On May 1, there was a meeting at the Thompson Rivers University campus in Williams Lake to scope out a feasibility and business plan for a B.C. Meat Centre of Excellence.
It was an open meeting for members of the steering committee, local consumers, ranchers and small farm producers, meat cutters, butcher shops, retail outlets, institutional food managers, would-be trainees in the meat industry, small abattoirs and potential investors in a local Cariboo abattoir.
The proposal, as it stands, would involve an abattoir, which would provide the opportunity for training of all kinds, with the probable exception of retail meat cutting, which is available at TRU in Kamloops.
In addition, the vision would include a meat science centre to examine issues in the production (raising) of meats, the harvesting (killing) and the processing of mostly wholesale product.
To make the local, regional and provincial supply of meats readily available here in the Cariboo on a secure basis, more infrastructure is necessary.
A Centre of Excellence would be designed to allow us to excel at this endeavour.
But why, you might ask? Can we not just go to the grocery store and buy our meat?
We certainly can, but it comes from a long way away and is subject to all the risks of the large-scale systems of finishing, slaughtering and processing.
At present, two of the four local meat processors are out of the business. Processing prices are climbing in part because of health regulations and also due to a shortage of skilled labour.
Now backyard and farmyard slaughter can provide small amounts of meat but they are not going to be government inspected as is the case from provincially inspected slaughter plants.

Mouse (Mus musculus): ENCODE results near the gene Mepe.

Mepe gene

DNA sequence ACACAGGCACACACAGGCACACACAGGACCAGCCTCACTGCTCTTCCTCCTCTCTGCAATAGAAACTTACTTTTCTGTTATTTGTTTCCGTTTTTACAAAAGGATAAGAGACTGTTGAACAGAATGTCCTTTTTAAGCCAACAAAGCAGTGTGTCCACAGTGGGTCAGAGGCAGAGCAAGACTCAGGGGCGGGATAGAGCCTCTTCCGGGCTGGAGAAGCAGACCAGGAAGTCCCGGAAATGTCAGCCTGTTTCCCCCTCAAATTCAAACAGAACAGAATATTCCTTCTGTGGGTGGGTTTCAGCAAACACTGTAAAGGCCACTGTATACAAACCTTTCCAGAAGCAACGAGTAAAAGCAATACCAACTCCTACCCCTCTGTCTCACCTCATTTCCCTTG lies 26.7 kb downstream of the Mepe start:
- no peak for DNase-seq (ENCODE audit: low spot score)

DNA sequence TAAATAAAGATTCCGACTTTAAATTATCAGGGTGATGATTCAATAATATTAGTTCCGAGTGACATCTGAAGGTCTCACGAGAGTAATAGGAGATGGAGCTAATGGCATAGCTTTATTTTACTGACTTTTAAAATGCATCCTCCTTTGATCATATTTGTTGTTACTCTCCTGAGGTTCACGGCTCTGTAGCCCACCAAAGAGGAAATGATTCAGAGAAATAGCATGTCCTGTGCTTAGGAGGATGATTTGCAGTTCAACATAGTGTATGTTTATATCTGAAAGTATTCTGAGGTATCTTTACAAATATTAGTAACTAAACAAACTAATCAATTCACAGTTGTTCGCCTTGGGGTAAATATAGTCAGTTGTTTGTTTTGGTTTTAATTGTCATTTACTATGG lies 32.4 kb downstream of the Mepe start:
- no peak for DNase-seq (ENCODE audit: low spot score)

The B.C. government is currently reviewing the very small-scale farm-gate processing facilities.
In an age of convenience foods, further processing into products like sausages and shepherd’s pies, chicken pies, etc. is almost a necessity. These are opportunities that can be developed in a food-research facility.
I think food safe practices need to be observed, even at the farm level if we are to keep customers safe.
There is certainly room for entrepreneurs to supply more food locally. The advantage of that is in cases of emergency where supply from elsewhere becomes difficult, we can still get locally raised protein.
This is the point about locally raised protein. As far as I know, at this time, we can’t commercially raise soy beans and other sources of protein like quinoa. Some of us have tried. Even industrial hemp seed (which is high in protein) is problematic.
Moose and salmon, which have been staples for First Nations and others, are at populations below conservation levels.
That leaves us with traditional farming sources: beef, bison, sheep, goat, rabbit, poultry, maybe farmed fish – to mention a few local proteins.
Much of our Agricultural Land Reserve can produce meat products from grazing the grasses, forbs and shrubs.
If we want to be somewhat self sufficient as a region and as a province we have to develop the infrastructure and entrepreneurship for this meat industry.
David Zirnhelt is a rancher in the Cariboo and member of the Cariboo Cattlemen’s Association. He is also chair of the Advisory Committee for the Applied Sustainable Ranching Program at Thompson Rivers University Williams Lake Campus.